Recent clinical results attest that adoptive T cell therapy is a promising treatment modality, at least for some cancers. However, it is yet to be determined how anti-tumor cytotoxic T lymphocyte (CTL) grafts for optimal adoptive therapy should be generated ex vivo. Our long-term goal is to establish a standardized T cell culture system that enables the widespread use of adoptive T cell therapy for cancer. We previously developed an artificial antigen-presenting cell (aAPC) that can generate ex vivo large numbers of long-lived CTL with a memory phenotype. An ongoing clinical trial demonstrates that, after transfer, these CTL can expand and persist in vivo for longer than 6 months. This suggests that ex vivo generated CTL with a memory phenotype can indeed persist and function as memory T cells in vivo. However, complete clinical responses are yet to be seen in this early phase clinical trial. The overall objective of this proposal is to develop a second generation aAPC that can generate anti-tumor CTL with improved tumor recognition. We hypothesize that anti-tumor CTL with high functional avidity selectively enriched and expanded ex vivo using a modified aAPC can efficiently reject tumor cells in vivo. To generate highly avid anti-tumor CTL and test this hypothesis, we will modify our aAPC by incorporating CD8 independent T cell receptor (TCR) stimulation (Aim 1), tumor necrosis factor receptor (TNFR) costimulation (Aim 2), and CD4+ T cell help (Aim 3).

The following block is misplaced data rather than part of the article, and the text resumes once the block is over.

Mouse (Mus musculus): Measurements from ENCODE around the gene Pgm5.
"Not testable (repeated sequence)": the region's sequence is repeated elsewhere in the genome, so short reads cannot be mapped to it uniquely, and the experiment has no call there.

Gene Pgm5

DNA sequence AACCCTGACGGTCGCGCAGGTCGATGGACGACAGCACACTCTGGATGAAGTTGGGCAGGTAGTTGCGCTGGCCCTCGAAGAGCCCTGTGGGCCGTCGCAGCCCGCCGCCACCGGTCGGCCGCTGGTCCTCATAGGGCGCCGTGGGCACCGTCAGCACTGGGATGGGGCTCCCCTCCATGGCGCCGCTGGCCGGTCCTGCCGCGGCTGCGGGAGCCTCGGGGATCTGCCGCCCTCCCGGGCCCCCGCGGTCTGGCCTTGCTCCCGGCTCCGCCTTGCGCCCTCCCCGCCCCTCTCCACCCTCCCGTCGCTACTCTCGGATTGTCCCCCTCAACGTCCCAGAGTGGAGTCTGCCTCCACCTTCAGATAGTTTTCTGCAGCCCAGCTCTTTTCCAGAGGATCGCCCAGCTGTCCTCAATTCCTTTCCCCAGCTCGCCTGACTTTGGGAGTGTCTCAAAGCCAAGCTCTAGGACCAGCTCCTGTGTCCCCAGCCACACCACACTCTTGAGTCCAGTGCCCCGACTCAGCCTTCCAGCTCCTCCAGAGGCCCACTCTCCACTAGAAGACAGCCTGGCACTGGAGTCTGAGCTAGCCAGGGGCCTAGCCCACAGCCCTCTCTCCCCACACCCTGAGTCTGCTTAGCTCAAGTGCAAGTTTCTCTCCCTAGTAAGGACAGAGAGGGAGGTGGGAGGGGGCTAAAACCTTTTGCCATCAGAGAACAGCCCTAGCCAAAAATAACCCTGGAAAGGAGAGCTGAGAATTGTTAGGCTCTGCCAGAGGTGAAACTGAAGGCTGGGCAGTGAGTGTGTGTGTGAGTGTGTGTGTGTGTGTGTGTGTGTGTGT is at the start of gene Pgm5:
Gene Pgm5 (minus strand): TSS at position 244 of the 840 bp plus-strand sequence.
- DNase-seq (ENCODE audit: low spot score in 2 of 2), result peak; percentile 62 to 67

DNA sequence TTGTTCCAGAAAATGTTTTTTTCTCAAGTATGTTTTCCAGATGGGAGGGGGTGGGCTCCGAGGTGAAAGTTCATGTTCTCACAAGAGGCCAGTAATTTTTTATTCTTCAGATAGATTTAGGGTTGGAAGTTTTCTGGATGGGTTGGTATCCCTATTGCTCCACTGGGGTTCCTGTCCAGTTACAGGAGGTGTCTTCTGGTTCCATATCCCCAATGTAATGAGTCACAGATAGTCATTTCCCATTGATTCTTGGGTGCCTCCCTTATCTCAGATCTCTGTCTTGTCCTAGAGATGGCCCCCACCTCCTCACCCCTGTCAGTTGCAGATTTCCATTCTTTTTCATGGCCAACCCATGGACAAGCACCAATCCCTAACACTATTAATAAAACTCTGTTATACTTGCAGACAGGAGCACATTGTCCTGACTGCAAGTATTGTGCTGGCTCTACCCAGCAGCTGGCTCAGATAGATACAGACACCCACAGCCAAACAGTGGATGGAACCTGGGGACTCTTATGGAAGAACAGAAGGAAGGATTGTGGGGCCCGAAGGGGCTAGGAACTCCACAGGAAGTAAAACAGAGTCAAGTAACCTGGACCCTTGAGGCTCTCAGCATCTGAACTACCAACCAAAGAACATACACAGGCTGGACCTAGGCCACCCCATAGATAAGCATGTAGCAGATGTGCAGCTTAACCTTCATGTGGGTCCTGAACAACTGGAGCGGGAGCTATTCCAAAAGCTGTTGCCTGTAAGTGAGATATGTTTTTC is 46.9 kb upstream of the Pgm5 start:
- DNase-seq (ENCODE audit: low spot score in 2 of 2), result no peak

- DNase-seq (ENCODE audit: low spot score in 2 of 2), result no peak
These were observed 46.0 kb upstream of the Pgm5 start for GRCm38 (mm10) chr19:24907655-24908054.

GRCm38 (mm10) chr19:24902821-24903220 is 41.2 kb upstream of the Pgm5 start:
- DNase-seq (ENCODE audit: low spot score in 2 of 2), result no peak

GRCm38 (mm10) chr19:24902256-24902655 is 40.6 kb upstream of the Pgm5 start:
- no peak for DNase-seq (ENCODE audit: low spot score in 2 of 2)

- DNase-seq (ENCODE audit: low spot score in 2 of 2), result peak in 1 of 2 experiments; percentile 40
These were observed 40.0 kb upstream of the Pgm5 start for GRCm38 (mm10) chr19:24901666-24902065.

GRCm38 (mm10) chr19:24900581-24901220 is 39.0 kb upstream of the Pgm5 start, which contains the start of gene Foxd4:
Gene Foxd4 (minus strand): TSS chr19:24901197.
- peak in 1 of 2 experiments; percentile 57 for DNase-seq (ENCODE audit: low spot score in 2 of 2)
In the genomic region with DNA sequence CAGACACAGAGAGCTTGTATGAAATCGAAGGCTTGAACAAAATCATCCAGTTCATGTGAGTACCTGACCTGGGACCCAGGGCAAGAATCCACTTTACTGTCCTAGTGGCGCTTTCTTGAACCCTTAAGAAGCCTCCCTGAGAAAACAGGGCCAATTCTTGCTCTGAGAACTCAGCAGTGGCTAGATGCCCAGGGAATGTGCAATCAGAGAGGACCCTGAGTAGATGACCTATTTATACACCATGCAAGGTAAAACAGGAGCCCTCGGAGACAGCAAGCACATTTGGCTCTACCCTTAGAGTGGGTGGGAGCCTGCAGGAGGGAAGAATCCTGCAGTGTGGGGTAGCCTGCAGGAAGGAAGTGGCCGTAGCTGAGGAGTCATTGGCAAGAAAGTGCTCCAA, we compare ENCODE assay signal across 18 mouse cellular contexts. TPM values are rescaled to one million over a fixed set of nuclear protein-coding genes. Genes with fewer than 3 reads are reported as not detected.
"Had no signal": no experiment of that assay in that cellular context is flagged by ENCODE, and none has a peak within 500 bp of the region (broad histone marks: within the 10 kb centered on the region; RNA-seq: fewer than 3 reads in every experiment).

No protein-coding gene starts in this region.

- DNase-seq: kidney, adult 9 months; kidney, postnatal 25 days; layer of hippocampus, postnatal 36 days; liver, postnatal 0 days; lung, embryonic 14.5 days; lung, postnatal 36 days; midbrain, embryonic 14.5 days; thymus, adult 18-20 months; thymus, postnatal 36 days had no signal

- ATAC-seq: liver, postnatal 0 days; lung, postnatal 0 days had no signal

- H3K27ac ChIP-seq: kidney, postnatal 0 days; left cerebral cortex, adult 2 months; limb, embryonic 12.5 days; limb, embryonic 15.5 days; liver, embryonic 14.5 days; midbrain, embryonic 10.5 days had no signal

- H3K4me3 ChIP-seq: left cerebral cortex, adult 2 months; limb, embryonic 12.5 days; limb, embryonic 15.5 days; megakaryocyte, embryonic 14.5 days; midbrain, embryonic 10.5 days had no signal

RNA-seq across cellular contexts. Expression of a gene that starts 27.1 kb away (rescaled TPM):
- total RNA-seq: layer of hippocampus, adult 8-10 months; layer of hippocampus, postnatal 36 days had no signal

In Aim 1, we will generate anti-tumor CTL using a mutant aAPC, which expresses mutated HLA incapable of binding CD8, and study the effects of CD8 coreceptor independent TCR engagement on the ex vivo generation of highly avid anti-tumor CTL.
In Aim 2, we will generate anti-tumor CTL using an aAPC individually expressing various ligands for the TNFR family and study the effects of TNFR costimulation on the ex vivo enrichment, expansion, and survival of highly avid anti-tumor CTL.
In Aim 3, using an aAPC that co-expresses HLA class I and II molecules, we will generate anti-tumor CTL in the presence of CD4+ T cells and study the effects of CD4+ T cell help on the ex vivo acquisition and maintenance of a memory phenotype by highly avid anti-tumor CTL. Finally, in Aim 4, we will establish a second generation aAPC by incorporating all three modifications to HLA class I (Aim 1), TNFR ligand(s) (Aim 2), and HLA class II (Aim 3). Highly avid anti-tumor CTL generated using this improved aAPC will be tested for enhanced in vitro and in vivo anti-tumor activity. Taken all together, these studies will provide critical information concerning the ex vivo generation of anti-tumor CTL that can effectively eradicate tumor cells and induce sustained clinical responses in cancer patients.
Giving back a patient's own blood cells trained outside his/her body to fight against cancer is a potentially curative cancer treatment. To make this treatment available to many more cancer patients, we previously developed a unique system, which can easily make large numbers of cancer-fighting blood cells in the laboratory. Since cancer treatment with these cells has demonstrated promising results in recent clinical trials, we propose to further improve this system to produce stronger cancer-fighting cells that can attack cancer more effectively.
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